Gov. Kate Brown listens in during a phone call with Vice President Mike Pence and other governors on Monday, April 20. (Amanda Loman/Salem Reporter)
A state judge in Baker County ruled Monday that Gov. Kate Brown's restrictive orders related to the pandemic were void because they exceeded a state time limit. He issued a preliminary injunction sought by churches against the order that limited services.
While the ruling is a victory for opponents of the governor's mandates, which have closed businesses, churches and large gatherings, Brown declared her intention to immediately appeal the decision to the state Supreme Court and seek an order keeping her restrictions in place.
Baker Circuit Court Judge Matthew Shirtcliff said that Brown's executive orders cited as the legal basis a state law that "gives the governor power over the movement and gathering of citizens." He said by law her orders could remain in effect only for 28 days, including her "stay at home" order of March 23 that also restricted or closed retail businesses.
Shirtcliff said that because of that limit, the executive order affecting churches "became null and void beyond the maximum 28-day time period."
He said for that reason, several of her executives order were void.
The judge agreed that the orders infringed on Oregonian’s religious freedom rights. Shirtcliff wrote that churches could utilize social distancing and safety measures, similar to grocery stores and other businesses that have remained open under the order.
In his opinion, Shirtcliff wrote that the 10 churches who sued to overturn Brown's order "will be harmed by a deprivation of the constitutional right to freely exercise their religion."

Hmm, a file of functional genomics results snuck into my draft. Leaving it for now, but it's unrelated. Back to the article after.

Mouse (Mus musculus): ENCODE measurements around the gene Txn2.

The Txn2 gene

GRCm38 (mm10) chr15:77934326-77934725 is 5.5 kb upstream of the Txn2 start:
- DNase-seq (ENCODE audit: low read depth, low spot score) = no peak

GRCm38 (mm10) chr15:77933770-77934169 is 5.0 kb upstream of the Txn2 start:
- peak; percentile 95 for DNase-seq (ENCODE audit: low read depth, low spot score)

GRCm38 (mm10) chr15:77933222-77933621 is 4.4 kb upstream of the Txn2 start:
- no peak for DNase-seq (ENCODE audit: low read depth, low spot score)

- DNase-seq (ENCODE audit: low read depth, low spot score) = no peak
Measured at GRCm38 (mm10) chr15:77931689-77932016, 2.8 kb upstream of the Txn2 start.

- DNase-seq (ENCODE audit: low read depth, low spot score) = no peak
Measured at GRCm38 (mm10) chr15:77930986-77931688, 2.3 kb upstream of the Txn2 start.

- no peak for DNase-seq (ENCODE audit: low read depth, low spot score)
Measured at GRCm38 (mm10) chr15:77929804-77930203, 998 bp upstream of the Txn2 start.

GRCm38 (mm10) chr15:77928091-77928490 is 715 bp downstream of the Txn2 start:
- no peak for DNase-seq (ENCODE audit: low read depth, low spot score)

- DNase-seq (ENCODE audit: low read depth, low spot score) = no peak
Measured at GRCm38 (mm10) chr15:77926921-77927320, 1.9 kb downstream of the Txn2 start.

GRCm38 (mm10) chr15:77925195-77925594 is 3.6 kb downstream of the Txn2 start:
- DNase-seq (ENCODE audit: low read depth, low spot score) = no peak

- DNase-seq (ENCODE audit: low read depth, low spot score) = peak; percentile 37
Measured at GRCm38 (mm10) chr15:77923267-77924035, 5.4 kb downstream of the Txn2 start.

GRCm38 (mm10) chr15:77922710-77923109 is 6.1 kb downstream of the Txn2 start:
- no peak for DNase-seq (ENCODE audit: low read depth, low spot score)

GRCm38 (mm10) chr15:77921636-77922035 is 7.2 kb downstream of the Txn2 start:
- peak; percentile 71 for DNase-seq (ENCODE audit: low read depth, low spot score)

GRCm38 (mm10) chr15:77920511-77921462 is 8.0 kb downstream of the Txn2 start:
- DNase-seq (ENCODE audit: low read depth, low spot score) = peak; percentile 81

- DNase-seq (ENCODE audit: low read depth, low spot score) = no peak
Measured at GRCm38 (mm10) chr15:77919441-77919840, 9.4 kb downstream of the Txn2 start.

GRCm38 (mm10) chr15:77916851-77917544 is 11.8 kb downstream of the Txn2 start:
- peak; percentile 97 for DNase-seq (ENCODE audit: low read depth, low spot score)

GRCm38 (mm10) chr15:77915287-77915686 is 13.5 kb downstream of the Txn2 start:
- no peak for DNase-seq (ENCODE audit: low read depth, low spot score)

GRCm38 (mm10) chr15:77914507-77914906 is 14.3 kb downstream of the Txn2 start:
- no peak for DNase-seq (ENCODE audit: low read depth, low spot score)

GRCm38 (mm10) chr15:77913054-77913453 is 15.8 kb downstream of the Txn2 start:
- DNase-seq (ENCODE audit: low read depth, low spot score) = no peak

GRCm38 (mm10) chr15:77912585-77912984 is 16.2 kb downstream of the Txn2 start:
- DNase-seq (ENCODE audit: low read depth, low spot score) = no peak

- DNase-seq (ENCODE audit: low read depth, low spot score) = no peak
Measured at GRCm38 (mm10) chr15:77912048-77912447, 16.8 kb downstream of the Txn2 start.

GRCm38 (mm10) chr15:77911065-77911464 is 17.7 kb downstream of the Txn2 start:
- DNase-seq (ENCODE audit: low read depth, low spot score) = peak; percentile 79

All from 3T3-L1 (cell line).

He said others who intervened in the case also demonstrated that there would be "great economic harm to their businesses and their ability to seek a livelihood. Indeed, criminal penalties can be imposed if they violate current restrictions."
He said Brown could achieve her goal of protecting the public without the order, noting it was in the public interest to allow people "to fully exercise their right to worship and conduct their business."
DOCUMENT: Judge's order.
The lawsuit was brought by Ray Hacke, an attorney with the religious freedom advocacy group Pacific Justice Institute, on behalf of churches across the state. Kevin Mannix, a Salem attorney long involved in state politics, later joined the lawsuit on behalf of businesses across the state.
Shortly after the ruling, Brown took to Twitter to say that she acted on the best science and that the state risks another mass outbreak of COVID-19 “without the tools that have proven to be effective in protecting our families, neighbors and loved ones from this disease.”
“The science behind my executive orders hasn’t changed: today’s ruling from the Baker County Circuit Court will be appealed to the Oregon Supreme Court within hours to keep my emergency orders in effect, ensuring we can continue to safeguard the health of all Oregonians,” she said.
This story will be updated.
CORRECTION: Gov. Kate Brown was going to seek a stay of the injunction but the judge's order for now remains in effect. The story originally incorrectly said the stay was in place. The Enterprise apologizes for the error.